Italians on Italians
Beyond Toscano

Amaretti: the magical culinary biscuit

Amaretti: the magical culinary biscuit
If you’ve never tried an Italian ameretti biscuit, then you’re missing out on something special. The name literally means ‘a little bitter’, but the experience of tasting one is anything but. Think crunchy, nutty and a hint of apricots or marzipan and you’ll be close.

The dark brown biscuit is dusted in sugar crystals, and while hard and brittle to bite, it has a wonderful way of melting in your mouth. The exact recipe is a closely guarded secret, but the biscuit is known to use just three key ingredients: egg whites, sugar and either apricot kernels or almonds. More than just a biscuit, it’s a popular ingredient in many Italian desserts, including trifles, macaroons, crepes and even gelato, where it adds a delicious crunchy texture.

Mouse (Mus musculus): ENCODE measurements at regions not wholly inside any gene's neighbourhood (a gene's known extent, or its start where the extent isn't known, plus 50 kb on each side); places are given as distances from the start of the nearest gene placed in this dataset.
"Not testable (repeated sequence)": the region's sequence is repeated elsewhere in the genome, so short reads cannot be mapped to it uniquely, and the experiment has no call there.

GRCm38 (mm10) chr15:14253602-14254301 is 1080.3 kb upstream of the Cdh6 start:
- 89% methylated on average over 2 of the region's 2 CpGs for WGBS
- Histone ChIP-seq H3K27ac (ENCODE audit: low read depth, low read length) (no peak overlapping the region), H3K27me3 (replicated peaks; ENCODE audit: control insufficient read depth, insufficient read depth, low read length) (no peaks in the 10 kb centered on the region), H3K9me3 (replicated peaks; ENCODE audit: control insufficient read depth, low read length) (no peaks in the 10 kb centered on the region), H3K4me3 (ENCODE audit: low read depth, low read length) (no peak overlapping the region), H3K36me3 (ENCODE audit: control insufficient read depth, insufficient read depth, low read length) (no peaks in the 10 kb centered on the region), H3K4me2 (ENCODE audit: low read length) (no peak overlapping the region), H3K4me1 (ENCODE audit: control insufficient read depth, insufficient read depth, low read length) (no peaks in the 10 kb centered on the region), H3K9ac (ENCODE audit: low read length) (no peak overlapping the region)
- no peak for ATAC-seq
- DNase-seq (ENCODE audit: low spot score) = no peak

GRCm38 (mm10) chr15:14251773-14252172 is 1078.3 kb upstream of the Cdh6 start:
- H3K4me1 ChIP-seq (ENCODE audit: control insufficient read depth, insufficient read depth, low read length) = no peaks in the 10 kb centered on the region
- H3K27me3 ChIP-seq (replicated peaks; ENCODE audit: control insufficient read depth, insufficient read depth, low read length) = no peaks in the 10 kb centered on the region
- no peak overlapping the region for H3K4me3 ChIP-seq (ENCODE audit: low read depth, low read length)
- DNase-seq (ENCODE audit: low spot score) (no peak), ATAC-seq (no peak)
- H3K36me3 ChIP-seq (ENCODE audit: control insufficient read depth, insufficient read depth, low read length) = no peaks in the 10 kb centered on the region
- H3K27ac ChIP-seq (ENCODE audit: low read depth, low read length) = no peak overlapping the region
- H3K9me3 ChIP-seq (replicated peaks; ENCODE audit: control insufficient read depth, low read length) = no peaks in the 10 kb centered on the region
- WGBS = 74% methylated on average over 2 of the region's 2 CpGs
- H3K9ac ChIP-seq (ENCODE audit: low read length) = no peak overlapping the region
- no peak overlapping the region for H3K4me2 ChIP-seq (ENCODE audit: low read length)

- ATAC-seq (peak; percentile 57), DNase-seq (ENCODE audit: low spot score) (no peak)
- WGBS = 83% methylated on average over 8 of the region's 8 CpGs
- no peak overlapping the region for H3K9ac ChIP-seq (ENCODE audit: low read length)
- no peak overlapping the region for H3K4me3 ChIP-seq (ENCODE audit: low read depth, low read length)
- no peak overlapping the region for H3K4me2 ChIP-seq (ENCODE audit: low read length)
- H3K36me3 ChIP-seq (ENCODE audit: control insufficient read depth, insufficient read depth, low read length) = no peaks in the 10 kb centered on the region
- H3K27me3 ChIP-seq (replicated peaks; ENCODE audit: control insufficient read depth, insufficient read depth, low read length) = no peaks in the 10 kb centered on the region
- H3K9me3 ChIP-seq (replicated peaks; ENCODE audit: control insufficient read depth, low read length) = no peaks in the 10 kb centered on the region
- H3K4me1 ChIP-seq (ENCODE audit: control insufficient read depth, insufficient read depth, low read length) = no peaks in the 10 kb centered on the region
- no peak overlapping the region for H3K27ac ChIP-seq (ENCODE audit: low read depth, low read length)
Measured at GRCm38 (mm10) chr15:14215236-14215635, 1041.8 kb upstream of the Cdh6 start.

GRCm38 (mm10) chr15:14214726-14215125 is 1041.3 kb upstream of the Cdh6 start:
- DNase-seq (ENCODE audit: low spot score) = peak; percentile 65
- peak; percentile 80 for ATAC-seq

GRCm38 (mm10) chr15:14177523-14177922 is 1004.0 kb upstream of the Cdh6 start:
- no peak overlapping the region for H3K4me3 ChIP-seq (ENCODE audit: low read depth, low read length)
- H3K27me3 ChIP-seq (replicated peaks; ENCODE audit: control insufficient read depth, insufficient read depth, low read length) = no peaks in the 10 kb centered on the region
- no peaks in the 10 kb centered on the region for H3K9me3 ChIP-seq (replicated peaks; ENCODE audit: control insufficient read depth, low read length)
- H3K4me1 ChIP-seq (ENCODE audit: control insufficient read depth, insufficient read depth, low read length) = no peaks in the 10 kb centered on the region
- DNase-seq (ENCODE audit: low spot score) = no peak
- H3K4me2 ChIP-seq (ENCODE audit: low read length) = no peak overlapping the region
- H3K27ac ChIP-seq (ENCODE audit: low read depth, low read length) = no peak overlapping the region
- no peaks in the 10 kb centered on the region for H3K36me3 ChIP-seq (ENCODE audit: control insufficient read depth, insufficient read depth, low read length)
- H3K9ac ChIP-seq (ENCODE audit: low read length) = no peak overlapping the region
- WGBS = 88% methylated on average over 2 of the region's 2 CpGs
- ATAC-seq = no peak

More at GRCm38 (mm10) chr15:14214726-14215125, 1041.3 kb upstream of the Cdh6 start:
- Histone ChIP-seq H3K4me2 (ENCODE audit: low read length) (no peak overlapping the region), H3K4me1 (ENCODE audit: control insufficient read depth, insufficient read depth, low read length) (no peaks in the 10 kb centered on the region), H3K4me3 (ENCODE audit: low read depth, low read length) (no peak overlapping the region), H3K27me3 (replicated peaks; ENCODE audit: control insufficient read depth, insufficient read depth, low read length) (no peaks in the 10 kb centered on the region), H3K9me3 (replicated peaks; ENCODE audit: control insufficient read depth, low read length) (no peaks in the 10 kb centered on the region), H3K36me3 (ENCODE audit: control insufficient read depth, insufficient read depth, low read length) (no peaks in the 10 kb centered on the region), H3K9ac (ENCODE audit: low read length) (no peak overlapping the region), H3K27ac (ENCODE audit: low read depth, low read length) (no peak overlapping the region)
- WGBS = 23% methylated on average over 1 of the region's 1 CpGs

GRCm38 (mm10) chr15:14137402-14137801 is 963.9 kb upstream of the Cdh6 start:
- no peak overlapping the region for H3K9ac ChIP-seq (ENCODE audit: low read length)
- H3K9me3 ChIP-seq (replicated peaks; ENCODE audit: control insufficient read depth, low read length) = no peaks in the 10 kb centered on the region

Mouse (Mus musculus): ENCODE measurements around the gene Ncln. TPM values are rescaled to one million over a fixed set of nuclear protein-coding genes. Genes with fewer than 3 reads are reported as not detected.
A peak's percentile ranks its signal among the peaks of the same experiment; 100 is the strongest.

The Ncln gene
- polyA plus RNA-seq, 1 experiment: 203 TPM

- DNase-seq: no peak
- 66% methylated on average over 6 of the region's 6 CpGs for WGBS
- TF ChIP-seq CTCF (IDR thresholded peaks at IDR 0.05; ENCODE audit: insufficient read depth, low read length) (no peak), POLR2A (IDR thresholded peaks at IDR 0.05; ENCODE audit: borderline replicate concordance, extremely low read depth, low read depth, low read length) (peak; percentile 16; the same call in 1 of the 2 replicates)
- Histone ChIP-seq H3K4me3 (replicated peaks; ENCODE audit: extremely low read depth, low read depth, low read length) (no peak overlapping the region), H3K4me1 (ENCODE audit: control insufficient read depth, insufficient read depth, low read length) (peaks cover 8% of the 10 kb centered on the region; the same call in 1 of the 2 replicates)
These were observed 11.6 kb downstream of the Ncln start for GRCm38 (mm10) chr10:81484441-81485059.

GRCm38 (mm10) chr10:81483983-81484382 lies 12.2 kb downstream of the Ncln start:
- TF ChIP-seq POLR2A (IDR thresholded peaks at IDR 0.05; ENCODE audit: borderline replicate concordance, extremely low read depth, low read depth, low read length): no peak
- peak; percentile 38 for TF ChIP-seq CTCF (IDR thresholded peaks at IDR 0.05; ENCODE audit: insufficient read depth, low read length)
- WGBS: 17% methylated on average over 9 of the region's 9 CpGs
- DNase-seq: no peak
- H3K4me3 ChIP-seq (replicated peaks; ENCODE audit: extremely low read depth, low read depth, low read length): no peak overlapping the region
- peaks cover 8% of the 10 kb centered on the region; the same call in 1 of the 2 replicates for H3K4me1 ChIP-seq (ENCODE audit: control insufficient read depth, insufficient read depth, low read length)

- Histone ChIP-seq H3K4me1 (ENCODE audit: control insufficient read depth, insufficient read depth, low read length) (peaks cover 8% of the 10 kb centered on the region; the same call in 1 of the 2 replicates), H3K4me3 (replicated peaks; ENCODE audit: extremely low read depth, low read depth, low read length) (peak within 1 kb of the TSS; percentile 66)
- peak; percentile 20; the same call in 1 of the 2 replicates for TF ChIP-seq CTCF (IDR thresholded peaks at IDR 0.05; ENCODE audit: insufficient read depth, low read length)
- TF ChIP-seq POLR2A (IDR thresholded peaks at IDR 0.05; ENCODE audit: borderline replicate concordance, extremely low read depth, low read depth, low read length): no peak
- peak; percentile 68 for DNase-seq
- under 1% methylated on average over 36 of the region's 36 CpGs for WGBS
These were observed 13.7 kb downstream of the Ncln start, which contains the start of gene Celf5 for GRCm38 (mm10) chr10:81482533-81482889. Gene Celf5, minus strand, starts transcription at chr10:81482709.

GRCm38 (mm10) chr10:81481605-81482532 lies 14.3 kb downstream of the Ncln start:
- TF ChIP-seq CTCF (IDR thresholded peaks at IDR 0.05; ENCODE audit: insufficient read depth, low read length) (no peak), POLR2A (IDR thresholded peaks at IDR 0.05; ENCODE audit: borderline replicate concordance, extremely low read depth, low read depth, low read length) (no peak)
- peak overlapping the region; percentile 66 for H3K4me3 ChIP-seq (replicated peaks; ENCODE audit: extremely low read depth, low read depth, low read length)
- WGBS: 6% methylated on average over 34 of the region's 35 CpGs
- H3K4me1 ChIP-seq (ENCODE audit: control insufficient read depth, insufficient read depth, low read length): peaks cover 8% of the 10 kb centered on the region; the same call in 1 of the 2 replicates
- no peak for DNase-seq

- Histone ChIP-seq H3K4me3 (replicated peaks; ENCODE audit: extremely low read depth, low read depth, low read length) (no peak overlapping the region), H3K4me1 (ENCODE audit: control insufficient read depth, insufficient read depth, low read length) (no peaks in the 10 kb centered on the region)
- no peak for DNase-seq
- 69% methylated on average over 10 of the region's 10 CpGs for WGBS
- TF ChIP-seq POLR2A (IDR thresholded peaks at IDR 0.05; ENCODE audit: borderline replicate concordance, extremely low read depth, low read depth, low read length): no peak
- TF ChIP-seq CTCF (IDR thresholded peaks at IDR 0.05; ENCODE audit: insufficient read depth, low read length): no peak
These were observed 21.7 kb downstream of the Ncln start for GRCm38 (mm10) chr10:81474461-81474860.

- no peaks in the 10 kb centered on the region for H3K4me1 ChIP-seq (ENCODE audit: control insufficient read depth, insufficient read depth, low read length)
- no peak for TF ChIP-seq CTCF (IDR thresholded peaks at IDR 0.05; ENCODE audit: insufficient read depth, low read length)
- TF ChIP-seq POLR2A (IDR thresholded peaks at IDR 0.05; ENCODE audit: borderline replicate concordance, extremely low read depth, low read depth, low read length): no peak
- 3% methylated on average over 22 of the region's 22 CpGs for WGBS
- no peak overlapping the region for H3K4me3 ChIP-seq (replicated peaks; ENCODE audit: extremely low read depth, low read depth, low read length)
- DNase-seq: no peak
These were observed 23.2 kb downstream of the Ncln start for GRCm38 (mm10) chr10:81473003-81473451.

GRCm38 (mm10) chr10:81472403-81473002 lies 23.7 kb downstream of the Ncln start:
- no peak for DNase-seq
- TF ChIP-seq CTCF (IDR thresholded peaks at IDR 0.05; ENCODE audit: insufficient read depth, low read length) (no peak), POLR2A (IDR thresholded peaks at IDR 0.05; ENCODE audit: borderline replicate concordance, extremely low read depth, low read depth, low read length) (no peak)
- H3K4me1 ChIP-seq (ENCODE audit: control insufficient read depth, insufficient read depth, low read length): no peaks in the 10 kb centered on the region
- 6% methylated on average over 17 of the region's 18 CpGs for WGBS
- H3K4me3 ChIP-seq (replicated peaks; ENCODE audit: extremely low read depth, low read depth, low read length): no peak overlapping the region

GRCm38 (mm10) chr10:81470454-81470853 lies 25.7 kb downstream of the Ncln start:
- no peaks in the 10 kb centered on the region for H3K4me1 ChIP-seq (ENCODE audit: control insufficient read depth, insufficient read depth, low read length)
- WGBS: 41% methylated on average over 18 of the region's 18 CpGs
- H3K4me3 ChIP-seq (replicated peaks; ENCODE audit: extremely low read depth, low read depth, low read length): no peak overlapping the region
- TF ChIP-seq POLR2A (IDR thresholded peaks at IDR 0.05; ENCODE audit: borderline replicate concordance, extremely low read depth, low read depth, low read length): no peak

Amaretti di Saronno make the most famous amaretti biscuits – each serving a symmetrical pair nestled together and wrapped in thin tissue paper – and they also hold a secret. Roll the wrapper into a ball, place it on a saucer, apply heat and it magically rises in the air. Even the container the biscuits come in has pedigree. With an iconic red and white design that has changed little in decades, it’s a popular collectors’ item. The spell-binding Amaretti di Saronno tin even appeared in the first Harry Potter and the Deathly Hallows movie. (Although with the neat heat trick, Harry could make the wrappers rise in the air without casting the spell ‘wingardium leviosa’.)